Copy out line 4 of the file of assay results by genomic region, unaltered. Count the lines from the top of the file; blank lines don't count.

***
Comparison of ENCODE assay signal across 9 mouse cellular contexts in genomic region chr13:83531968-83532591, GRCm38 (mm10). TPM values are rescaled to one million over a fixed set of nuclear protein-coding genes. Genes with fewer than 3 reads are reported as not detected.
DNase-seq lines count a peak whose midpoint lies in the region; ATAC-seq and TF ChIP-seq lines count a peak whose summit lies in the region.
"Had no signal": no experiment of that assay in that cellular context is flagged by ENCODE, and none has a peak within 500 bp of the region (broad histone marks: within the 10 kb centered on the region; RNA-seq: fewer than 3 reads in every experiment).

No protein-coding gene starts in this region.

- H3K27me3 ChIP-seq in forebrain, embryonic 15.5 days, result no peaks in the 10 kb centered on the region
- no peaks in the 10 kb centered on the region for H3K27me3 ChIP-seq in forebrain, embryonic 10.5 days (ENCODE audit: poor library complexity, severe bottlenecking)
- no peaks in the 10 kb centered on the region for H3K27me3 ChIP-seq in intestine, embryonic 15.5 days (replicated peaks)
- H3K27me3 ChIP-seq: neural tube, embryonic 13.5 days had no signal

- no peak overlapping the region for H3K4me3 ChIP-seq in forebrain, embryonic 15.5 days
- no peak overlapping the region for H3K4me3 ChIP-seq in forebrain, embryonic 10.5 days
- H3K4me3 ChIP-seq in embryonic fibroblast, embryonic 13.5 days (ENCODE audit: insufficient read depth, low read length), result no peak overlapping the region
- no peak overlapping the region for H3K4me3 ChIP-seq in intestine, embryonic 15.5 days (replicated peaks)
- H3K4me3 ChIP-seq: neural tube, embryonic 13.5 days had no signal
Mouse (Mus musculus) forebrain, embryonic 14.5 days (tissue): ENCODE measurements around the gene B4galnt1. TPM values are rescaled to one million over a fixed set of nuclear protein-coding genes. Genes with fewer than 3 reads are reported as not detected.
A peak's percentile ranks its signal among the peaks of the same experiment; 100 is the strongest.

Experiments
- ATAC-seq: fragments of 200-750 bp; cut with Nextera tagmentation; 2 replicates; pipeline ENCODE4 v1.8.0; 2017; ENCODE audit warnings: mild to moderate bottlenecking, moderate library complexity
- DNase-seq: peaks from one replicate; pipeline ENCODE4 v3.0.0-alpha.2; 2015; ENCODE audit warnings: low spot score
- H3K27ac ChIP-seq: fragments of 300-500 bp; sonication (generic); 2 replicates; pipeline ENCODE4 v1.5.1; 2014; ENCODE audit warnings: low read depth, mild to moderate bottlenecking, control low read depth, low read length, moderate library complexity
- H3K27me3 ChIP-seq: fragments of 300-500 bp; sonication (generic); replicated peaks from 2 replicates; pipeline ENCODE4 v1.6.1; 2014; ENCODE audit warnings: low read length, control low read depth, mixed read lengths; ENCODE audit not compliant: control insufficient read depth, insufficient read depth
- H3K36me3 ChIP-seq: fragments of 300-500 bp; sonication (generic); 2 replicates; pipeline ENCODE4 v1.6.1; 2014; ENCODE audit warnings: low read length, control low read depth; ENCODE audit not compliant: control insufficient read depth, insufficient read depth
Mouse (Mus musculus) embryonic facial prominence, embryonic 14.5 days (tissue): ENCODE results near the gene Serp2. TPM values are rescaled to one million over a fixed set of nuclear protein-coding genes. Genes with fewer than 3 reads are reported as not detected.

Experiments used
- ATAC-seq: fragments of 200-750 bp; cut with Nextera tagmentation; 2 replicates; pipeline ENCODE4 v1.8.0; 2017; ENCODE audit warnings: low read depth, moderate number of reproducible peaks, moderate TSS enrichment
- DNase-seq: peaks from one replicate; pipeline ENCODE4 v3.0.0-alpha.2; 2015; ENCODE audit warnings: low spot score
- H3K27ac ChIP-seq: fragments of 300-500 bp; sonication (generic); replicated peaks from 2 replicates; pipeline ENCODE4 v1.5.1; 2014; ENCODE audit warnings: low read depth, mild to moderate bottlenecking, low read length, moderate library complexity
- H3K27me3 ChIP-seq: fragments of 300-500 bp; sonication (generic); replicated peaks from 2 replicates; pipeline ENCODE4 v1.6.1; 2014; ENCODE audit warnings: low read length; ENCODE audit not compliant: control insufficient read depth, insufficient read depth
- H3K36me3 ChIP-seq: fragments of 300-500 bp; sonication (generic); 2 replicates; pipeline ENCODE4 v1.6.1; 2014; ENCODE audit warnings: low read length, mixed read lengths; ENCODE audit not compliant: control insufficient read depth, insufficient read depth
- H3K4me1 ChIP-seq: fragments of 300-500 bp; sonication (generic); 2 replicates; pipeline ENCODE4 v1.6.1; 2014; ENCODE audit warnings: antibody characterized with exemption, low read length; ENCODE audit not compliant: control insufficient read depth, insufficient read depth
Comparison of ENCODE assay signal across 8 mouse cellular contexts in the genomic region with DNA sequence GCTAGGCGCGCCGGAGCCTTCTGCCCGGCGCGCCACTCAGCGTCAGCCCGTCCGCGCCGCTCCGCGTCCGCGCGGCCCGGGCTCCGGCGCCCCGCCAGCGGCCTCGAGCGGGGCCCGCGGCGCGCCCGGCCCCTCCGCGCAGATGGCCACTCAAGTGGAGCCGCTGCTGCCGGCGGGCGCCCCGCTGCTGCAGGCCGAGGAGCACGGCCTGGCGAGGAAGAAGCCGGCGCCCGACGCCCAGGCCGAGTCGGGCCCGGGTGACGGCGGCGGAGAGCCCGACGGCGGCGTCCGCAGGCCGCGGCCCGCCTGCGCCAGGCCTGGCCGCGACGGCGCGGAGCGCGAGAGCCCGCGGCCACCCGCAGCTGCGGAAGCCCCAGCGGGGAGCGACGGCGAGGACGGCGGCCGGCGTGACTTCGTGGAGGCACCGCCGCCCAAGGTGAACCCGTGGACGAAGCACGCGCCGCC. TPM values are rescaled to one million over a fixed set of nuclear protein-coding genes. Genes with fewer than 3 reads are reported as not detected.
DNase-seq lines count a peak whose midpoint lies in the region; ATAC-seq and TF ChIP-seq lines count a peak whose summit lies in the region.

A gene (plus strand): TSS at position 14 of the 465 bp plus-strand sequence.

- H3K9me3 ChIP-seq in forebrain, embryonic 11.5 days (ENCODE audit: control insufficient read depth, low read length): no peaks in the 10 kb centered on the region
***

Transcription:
No protein-coding gene starts in this region.